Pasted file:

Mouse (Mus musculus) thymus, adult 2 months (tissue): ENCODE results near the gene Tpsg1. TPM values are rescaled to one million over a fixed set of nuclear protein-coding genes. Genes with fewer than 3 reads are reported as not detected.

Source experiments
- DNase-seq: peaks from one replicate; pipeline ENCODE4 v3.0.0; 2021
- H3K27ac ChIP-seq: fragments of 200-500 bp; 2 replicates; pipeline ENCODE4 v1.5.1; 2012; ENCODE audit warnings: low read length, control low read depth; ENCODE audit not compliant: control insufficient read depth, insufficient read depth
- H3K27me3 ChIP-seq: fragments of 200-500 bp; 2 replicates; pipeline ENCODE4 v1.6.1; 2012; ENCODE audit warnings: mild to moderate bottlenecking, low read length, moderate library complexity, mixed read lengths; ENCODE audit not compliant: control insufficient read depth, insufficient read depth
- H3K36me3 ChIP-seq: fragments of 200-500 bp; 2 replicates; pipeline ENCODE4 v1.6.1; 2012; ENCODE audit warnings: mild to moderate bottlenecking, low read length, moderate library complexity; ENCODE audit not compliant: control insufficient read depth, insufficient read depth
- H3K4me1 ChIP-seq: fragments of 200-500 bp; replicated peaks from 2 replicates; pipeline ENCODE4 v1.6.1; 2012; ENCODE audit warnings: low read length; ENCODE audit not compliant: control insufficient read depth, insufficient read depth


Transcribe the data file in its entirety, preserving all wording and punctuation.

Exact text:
Mouse (Mus musculus) thymus, adult 2 months (tissue): ENCODE results near the gene Tpsg1. TPM values are rescaled to one million over a fixed set of nuclear protein-coding genes. Genes with fewer than 3 reads are reported as not detected.

Source experiments
- DNase-seq: peaks from one replicate; pipeline ENCODE4 v3.0.0; 2021
- H3K27ac ChIP-seq: fragments of 200-500 bp; 2 replicates; pipeline ENCODE4 v1.5.1; 2012; ENCODE audit warnings: low read length, control low read depth; ENCODE audit not compliant: control insufficient read depth, insufficient read depth
- H3K27me3 ChIP-seq: fragments of 200-500 bp; 2 replicates; pipeline ENCODE4 v1.6.1; 2012; ENCODE audit warnings: mild to moderate bottlenecking, low read length, moderate library complexity, mixed read lengths; ENCODE audit not compliant: control insufficient read depth, insufficient read depth
- H3K36me3 ChIP-seq: fragments of 200-500 bp; 2 replicates; pipeline ENCODE4 v1.6.1; 2012; ENCODE audit warnings: mild to moderate bottlenecking, low read length, moderate library complexity; ENCODE audit not compliant: control insufficient read depth, insufficient read depth
- H3K4me1 ChIP-seq: fragments of 200-500 bp; replicated peaks from 2 replicates; pipeline ENCODE4 v1.6.1; 2012; ENCODE audit warnings: low read length; ENCODE audit not compliant: control insufficient read depth, insufficient read depth